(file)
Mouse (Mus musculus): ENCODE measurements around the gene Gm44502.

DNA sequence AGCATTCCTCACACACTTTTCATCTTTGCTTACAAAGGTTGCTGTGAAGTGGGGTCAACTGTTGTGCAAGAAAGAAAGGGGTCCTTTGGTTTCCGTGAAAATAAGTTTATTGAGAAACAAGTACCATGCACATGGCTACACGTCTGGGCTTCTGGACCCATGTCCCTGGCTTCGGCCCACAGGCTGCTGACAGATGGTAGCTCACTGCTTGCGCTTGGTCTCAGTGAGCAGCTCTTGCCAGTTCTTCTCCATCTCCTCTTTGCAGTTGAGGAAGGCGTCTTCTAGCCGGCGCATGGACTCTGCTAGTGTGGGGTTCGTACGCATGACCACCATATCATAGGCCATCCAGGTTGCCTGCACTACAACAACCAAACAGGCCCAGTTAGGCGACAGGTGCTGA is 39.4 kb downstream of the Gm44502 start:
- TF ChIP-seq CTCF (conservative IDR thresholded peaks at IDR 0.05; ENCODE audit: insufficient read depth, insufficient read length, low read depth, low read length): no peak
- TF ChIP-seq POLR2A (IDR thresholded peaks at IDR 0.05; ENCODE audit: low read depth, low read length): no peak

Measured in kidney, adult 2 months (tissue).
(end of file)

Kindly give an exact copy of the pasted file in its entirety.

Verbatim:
Mouse (Mus musculus): ENCODE measurements around the gene Gm44502.

DNA sequence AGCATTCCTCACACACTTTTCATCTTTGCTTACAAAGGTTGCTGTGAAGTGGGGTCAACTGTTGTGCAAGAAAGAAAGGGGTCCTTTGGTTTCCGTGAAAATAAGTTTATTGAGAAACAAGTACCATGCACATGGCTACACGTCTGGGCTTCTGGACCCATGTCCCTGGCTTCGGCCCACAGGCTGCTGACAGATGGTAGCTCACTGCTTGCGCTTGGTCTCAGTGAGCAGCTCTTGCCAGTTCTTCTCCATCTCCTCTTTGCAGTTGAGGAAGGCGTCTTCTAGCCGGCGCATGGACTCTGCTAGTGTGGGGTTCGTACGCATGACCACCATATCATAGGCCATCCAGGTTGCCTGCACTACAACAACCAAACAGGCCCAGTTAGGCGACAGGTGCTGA is 39.4 kb downstream of the Gm44502 start:
- TF ChIP-seq CTCF (conservative IDR thresholded peaks at IDR 0.05; ENCODE audit: insufficient read depth, insufficient read length, low read depth, low read length): no peak
- TF ChIP-seq POLR2A (IDR thresholded peaks at IDR 0.05; ENCODE audit: low read depth, low read length): no peak

Measured in kidney, adult 2 months (tissue).